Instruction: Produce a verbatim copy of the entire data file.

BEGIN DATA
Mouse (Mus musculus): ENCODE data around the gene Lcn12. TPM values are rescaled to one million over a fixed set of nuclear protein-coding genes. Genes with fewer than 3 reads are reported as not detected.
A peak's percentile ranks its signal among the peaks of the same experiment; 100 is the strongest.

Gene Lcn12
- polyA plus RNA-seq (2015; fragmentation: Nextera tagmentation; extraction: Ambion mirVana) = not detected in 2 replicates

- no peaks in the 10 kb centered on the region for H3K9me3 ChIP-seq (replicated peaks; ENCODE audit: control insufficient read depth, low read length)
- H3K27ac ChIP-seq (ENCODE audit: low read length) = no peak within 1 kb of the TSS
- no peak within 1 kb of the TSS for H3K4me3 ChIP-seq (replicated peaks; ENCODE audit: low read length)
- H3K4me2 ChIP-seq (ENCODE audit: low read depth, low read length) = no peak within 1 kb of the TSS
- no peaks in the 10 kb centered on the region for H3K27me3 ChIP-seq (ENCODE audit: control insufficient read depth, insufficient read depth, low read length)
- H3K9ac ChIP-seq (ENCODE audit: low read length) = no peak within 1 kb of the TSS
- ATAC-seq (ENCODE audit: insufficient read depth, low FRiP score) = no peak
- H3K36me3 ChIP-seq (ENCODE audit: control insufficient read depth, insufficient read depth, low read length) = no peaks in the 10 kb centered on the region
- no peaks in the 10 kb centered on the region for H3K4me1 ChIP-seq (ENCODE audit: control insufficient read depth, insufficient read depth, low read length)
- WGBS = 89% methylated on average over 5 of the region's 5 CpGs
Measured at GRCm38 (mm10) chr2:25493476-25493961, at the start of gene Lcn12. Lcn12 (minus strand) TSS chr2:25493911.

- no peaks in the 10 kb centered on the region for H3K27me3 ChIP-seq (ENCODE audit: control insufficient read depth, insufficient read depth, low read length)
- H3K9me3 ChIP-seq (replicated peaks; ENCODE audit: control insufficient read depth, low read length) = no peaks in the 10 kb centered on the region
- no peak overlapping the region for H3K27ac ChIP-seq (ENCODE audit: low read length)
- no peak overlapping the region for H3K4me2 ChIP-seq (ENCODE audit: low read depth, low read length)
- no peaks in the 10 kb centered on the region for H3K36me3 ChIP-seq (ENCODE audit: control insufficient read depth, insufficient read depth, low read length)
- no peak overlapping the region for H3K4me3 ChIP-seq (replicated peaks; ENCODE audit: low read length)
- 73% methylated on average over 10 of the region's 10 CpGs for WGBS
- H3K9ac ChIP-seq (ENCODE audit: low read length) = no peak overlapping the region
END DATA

Mouse (Mus musculus): ENCODE data around the gene Lcn12. TPM values are rescaled to one million over a fixed set of nuclear protein-coding genes. Genes with fewer than 3 reads are reported as not detected.
A peak's percentile ranks its signal among the peaks of the same experiment; 100 is the strongest.

Gene Lcn12
- polyA plus RNA-seq (2015; fragmentation: Nextera tagmentation; extraction: Ambion mirVana) = not detected in 2 replicates

- no peaks in the 10 kb centered on the region for H3K9me3 ChIP-seq (replicated peaks; ENCODE audit: control insufficient read depth, low read length)
- H3K27ac ChIP-seq (ENCODE audit: low read length) = no peak within 1 kb of the TSS
- no peak within 1 kb of the TSS for H3K4me3 ChIP-seq (replicated peaks; ENCODE audit: low read length)
- H3K4me2 ChIP-seq (ENCODE audit: low read depth, low read length) = no peak within 1 kb of the TSS
- no peaks in the 10 kb centered on the region for H3K27me3 ChIP-seq (ENCODE audit: control insufficient read depth, insufficient read depth, low read length)
- H3K9ac ChIP-seq (ENCODE audit: low read length) = no peak within 1 kb of the TSS
- ATAC-seq (ENCODE audit: insufficient read depth, low FRiP score) = no peak
- H3K36me3 ChIP-seq (ENCODE audit: control insufficient read depth, insufficient read depth, low read length) = no peaks in the 10 kb centered on the region
- no peaks in the 10 kb centered on the region for H3K4me1 ChIP-seq (ENCODE audit: control insufficient read depth, insufficient read depth, low read length)
- WGBS = 89% methylated on average over 5 of the region's 5 CpGs
Measured at GRCm38 (mm10) chr2:25493476-25493961, at the start of gene Lcn12. Lcn12 (minus strand) TSS chr2:25493911.

- no peaks in the 10 kb centered on the region for H3K27me3 ChIP-seq (ENCODE audit: control insufficient read depth, insufficient read depth, low read length)
- H3K9me3 ChIP-seq (replicated peaks; ENCODE audit: control insufficient read depth, low read length) = no peaks in the 10 kb centered on the region
- no peak overlapping the region for H3K27ac ChIP-seq (ENCODE audit: low read length)
- no peak overlapping the region for H3K4me2 ChIP-seq (ENCODE audit: low read depth, low read length)
- no peaks in the 10 kb centered on the region for H3K36me3 ChIP-seq (ENCODE audit: control insufficient read depth, insufficient read depth, low read length)
- no peak overlapping the region for H3K4me3 ChIP-seq (replicated peaks; ENCODE audit: low read length)
- 73% methylated on average over 10 of the region's 10 CpGs for WGBS
- H3K9ac ChIP-seq (ENCODE audit: low read length) = no peak overlapping the region